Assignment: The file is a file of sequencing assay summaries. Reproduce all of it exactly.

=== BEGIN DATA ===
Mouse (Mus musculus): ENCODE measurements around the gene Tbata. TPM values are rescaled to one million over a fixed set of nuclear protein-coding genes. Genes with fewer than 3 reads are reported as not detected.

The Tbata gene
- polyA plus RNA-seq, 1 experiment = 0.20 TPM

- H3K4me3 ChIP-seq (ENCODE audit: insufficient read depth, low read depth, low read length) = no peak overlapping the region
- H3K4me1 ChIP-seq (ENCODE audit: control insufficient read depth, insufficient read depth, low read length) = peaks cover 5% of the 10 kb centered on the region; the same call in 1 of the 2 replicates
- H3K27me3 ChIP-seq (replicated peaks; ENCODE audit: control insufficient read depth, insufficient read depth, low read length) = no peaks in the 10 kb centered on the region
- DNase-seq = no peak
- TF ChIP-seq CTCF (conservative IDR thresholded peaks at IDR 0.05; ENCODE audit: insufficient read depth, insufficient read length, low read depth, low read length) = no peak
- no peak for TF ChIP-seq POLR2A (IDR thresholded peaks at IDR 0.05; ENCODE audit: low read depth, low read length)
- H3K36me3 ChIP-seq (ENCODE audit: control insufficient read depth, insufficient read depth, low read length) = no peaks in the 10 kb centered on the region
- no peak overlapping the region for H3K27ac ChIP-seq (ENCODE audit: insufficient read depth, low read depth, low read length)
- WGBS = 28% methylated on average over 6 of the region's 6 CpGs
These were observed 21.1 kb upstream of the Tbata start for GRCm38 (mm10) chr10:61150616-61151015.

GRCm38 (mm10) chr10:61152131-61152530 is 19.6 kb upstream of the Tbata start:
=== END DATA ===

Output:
Mouse (Mus musculus): ENCODE measurements around the gene Tbata. TPM values are rescaled to one million over a fixed set of nuclear protein-coding genes. Genes with fewer than 3 reads are reported as not detected.

The Tbata gene
- polyA plus RNA-seq, 1 experiment = 0.20 TPM

- H3K4me3 ChIP-seq (ENCODE audit: insufficient read depth, low read depth, low read length) = no peak overlapping the region
- H3K4me1 ChIP-seq (ENCODE audit: control insufficient read depth, insufficient read depth, low read length) = peaks cover 5% of the 10 kb centered on the region; the same call in 1 of the 2 replicates
- H3K27me3 ChIP-seq (replicated peaks; ENCODE audit: control insufficient read depth, insufficient read depth, low read length) = no peaks in the 10 kb centered on the region
- DNase-seq = no peak
- TF ChIP-seq CTCF (conservative IDR thresholded peaks at IDR 0.05; ENCODE audit: insufficient read depth, insufficient read length, low read depth, low read length) = no peak
- no peak for TF ChIP-seq POLR2A (IDR thresholded peaks at IDR 0.05; ENCODE audit: low read depth, low read length)
- H3K36me3 ChIP-seq (ENCODE audit: control insufficient read depth, insufficient read depth, low read length) = no peaks in the 10 kb centered on the region
- no peak overlapping the region for H3K27ac ChIP-seq (ENCODE audit: insufficient read depth, low read depth, low read length)
- WGBS = 28% methylated on average over 6 of the region's 6 CpGs
These were observed 21.1 kb upstream of the Tbata start for GRCm38 (mm10) chr10:61150616-61151015.

GRCm38 (mm10) chr10:61152131-61152530 is 19.6 kb upstream of the Tbata start: